This past weekend I got to meditate on my parents and their role in my life.
In doing that I was reminded of a conversation that I had in college with my best friend at that time.
As children, we actually want what is best for our parents. Even the most rebellious, most self-destructive, most un-childlike children that there is care about their parents at the subconcioiusly level. We may not show it or admit it, but the love is there.
At the subconscious level, we as children want to see our parents happy. I think it has something to do but the fact that these pairs of people have done everything that they have done to ensure that we–the kids–have to best future that they can provide. Or as my friend put it “it’s caring for those who love us – even love that is grudgingly done”.
I remember the conversation taking a tangent into this part. At what point do we as children care more about our parents’ happiness then our own? Especially when we– the children–are sacrificing our own happiness/goals at the expense of our parents.
Don’t get me wrong; my parents had the best of intentions for me. However I’ve come to realize that the sad truth is that my family was unable to provide little else other than the essentials because of unresolved issues on the part of my parents.
It recently dawned on me that in some ways my parents were living their own lives through me and my sister. It was as if they were subconsciously using us as crutches to keep their sanity.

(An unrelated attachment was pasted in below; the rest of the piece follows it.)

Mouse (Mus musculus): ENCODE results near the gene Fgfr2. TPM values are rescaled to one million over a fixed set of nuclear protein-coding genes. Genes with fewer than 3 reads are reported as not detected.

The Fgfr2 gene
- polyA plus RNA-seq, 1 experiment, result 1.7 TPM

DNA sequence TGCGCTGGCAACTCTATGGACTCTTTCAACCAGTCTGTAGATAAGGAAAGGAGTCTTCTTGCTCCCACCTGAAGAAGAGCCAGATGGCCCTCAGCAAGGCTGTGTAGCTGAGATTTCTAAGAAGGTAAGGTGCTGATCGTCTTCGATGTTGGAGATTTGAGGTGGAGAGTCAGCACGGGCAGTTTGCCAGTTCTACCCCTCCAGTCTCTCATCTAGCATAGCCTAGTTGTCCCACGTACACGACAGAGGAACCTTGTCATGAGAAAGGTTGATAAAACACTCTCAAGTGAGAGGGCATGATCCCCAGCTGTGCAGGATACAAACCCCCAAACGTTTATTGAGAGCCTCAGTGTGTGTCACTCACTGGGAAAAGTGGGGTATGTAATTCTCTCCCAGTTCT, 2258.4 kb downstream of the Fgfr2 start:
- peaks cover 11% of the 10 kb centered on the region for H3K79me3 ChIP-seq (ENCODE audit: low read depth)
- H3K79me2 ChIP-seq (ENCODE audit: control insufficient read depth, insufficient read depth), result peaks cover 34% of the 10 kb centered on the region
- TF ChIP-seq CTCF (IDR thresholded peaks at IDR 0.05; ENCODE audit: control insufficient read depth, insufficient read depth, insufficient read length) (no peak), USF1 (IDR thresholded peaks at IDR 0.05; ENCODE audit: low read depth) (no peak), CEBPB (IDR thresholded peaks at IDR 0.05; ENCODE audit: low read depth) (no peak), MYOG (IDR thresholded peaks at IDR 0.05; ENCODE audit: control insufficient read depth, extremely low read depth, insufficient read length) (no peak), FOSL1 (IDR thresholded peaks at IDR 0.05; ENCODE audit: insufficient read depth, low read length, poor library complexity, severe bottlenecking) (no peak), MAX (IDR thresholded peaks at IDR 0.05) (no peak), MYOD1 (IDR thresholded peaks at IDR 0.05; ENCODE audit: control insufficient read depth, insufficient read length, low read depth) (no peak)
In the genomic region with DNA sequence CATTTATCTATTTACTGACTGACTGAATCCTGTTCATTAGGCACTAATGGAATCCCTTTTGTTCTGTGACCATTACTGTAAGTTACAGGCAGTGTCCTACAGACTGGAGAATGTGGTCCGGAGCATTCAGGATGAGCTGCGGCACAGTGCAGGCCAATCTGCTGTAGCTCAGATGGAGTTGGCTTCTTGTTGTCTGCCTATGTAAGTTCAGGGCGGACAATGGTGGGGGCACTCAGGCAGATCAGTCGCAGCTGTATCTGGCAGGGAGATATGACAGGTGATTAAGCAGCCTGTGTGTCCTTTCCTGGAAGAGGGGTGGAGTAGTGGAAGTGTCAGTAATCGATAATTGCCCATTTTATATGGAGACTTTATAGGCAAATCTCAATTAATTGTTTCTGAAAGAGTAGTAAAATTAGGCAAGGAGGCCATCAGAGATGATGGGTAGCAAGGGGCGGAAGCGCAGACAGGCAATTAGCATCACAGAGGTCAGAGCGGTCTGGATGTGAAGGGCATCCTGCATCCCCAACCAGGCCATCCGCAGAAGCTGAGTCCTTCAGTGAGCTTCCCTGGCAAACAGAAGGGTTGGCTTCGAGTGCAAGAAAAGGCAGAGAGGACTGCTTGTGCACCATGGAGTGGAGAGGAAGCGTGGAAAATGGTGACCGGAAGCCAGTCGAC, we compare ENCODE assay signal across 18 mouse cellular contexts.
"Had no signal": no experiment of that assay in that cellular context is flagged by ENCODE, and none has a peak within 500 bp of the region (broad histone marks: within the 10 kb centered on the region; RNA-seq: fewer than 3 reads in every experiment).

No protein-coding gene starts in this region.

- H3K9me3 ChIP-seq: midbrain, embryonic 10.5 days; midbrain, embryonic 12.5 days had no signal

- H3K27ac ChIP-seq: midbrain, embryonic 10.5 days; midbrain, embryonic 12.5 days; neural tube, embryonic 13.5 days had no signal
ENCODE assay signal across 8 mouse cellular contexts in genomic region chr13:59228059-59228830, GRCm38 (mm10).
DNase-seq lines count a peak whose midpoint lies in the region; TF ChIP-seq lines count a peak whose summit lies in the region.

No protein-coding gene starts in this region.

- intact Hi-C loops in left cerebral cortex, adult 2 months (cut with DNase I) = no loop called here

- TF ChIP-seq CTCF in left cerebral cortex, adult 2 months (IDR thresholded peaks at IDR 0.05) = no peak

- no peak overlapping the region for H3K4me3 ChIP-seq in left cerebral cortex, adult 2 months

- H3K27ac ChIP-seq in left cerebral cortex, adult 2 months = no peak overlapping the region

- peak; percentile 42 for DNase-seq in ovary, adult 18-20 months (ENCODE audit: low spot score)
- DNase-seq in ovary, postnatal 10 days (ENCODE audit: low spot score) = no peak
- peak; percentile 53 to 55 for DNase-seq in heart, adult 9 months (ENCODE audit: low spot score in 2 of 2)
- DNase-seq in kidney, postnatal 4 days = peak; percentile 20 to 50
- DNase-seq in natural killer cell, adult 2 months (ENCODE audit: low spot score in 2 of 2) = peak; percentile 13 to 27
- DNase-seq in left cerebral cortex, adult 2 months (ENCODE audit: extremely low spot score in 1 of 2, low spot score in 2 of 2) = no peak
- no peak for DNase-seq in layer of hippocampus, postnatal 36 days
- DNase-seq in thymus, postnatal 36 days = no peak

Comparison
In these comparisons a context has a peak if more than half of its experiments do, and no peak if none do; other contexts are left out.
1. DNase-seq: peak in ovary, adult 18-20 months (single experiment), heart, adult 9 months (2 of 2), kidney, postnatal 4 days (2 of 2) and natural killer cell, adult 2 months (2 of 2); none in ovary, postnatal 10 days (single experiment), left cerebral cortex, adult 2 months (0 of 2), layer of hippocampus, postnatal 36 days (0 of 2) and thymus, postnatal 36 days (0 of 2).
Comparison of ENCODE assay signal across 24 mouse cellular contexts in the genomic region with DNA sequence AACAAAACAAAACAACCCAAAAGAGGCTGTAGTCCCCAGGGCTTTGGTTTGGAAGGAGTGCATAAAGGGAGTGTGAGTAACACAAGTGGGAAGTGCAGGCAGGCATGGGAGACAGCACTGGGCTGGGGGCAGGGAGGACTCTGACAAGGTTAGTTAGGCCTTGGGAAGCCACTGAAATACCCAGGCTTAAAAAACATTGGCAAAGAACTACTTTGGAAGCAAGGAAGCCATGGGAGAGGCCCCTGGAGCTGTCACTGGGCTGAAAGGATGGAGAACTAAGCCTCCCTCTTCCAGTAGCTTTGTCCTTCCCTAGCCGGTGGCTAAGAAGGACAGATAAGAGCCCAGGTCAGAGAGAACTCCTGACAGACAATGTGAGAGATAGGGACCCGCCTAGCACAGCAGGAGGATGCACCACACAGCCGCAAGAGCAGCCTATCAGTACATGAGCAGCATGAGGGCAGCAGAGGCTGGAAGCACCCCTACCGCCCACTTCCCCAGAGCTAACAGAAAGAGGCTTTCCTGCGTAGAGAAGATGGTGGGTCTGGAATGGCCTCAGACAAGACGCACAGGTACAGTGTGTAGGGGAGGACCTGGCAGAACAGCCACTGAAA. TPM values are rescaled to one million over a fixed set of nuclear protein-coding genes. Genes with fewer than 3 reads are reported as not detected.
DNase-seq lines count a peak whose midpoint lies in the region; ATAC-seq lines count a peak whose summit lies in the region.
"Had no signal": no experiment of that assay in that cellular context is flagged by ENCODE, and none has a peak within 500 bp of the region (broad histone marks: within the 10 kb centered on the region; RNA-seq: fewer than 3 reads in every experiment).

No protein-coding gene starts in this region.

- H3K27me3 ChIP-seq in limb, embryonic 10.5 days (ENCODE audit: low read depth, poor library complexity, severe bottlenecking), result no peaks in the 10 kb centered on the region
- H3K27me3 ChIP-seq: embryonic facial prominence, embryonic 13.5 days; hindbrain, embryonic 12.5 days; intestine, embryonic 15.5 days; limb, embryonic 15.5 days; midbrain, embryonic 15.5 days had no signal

That might explain why I am still living at home at age 30. Maybe subconsciously I – as the most emotionally mature one here – provides some semblance of a “family” even though this notion has always been a porous one at best.
I get it coming from an Asian family – Filial Piety is a big thing (in fact, it can be the only thing). But the the weight of having sacrificed my own dreams to ensure that my parents were happy haunts me to this day.
Maybe it’s my way of showing that despite all the failings in our lives I still somewhat care about them. Like how my friend said back in college, we all care about her parents and wish them nothing more than all the happiness in the world…
Regardless of our views of them.
My dream ever since I was 10 years old was the leave this family and never look back. I’m beginning to wonder that perhaps the goal was not to leave this family, but instead to ensure that I don’t repeat the same mistakes that my parents made in their 20s and 30s.